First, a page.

What undoubtedly has become the largest oil spill ever recorded on the planet is continuing at an unprecedented rate off the pristine coasts of Australia at the moment.
Since late August the West Atlas oil rig in the Timor Sea has been gushing 400-3000 barrels a day into the ocean creating a miles long slick that can been seen from space.
A rough calculation of barrels of oil leaked thus far is anywhere from 9,600 to 72,000.
The slick threatens coastlines as far away as Indonesia. The Kimberley coast, most threatened by this slick, is described by Tourism Australia as “one of the world’s last true wilderness areas.” The Australian Greens have called the region a “marine superhighway,” with populations of baby turtles and a migratory route for whales.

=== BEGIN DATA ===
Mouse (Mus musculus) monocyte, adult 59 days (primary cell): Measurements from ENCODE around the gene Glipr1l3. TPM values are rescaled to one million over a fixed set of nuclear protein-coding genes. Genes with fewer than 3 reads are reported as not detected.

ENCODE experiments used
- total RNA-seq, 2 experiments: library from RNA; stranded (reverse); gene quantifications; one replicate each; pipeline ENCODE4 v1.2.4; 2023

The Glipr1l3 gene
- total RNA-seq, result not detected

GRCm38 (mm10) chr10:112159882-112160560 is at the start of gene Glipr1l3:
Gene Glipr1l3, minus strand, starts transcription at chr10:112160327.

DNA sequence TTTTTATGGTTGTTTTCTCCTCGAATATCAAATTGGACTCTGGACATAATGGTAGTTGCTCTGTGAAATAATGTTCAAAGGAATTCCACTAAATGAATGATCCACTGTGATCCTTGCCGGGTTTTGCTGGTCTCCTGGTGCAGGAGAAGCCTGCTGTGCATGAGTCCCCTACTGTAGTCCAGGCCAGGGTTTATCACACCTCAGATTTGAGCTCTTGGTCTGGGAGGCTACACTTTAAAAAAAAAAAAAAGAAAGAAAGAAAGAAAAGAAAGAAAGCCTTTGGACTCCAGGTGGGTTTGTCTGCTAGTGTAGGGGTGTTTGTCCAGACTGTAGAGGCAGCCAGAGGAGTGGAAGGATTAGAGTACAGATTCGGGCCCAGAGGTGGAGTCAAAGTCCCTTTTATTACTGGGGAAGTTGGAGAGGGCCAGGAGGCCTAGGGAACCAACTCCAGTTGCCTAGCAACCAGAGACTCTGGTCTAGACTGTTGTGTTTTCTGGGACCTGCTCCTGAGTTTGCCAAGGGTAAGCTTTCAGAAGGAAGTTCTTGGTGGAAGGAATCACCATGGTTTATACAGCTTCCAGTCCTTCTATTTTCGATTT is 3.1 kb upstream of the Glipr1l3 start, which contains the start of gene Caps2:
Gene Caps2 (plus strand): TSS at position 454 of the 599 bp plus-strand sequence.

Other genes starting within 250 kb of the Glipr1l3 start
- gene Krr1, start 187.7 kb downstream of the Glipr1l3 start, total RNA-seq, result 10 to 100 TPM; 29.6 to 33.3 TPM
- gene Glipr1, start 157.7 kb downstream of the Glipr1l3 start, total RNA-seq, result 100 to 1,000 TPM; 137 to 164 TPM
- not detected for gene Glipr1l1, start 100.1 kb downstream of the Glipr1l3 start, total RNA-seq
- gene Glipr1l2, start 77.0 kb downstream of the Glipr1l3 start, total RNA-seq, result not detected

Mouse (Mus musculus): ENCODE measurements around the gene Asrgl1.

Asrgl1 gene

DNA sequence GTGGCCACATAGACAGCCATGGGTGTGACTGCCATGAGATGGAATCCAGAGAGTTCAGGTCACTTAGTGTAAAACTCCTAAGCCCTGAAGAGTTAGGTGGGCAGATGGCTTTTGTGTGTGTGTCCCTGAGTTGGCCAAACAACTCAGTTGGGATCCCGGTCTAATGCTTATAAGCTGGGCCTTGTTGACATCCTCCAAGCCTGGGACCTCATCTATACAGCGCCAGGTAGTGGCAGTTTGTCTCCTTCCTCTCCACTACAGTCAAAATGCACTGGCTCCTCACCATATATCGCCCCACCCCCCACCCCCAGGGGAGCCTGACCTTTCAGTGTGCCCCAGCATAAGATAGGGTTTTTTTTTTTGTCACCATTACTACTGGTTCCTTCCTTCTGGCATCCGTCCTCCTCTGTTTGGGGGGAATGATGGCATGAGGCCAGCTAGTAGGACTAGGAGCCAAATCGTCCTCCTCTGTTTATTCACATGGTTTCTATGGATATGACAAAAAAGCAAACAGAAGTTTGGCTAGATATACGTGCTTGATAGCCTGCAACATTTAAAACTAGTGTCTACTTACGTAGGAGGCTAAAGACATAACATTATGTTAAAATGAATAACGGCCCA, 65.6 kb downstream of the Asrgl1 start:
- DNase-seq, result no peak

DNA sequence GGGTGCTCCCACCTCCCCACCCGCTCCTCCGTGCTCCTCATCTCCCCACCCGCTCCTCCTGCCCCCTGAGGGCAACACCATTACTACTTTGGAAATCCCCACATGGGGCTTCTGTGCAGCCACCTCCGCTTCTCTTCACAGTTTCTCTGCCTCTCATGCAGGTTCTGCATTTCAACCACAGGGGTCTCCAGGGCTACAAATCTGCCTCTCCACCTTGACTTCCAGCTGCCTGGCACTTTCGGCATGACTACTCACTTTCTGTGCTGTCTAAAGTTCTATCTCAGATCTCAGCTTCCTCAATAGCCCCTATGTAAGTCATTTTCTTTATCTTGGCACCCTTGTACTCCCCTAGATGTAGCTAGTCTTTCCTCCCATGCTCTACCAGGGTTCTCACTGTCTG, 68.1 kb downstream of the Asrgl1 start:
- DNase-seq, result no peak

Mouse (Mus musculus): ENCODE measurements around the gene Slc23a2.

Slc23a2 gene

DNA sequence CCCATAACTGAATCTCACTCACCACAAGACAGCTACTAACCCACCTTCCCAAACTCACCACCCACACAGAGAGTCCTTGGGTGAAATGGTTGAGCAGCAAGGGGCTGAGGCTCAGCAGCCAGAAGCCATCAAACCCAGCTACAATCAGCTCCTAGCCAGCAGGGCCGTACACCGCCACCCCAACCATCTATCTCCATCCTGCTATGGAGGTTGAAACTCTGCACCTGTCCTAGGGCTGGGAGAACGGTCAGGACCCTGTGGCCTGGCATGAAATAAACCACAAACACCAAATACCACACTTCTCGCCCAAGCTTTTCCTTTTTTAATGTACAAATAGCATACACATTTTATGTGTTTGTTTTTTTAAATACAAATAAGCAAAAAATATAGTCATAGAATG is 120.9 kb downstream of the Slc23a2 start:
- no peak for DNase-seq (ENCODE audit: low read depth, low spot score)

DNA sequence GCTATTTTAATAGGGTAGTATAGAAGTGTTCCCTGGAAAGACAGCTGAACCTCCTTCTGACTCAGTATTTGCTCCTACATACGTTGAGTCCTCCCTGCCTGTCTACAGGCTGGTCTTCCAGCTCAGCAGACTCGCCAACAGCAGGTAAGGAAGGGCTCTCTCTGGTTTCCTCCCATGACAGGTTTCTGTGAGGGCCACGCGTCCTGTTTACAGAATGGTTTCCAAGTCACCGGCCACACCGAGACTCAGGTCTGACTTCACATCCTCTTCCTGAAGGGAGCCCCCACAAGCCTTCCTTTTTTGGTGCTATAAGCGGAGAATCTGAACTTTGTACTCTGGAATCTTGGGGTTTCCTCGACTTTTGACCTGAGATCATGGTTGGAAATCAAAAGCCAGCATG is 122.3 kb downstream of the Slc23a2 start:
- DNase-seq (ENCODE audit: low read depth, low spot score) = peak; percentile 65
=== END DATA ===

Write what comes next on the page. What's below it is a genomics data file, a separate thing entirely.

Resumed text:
The oil company, PTTEP based on Thailand, says its second well to stop the flow of oil should come online six weeks from now and announced today the second drilling rig being rushed to the site had broken a tow rope in bad weather conditions. In the meantime oil continues to flow at an unheard of rate.
The coming oil and wildlife disaster will be on a scale no country will be able to fathom when this oil makes landfall.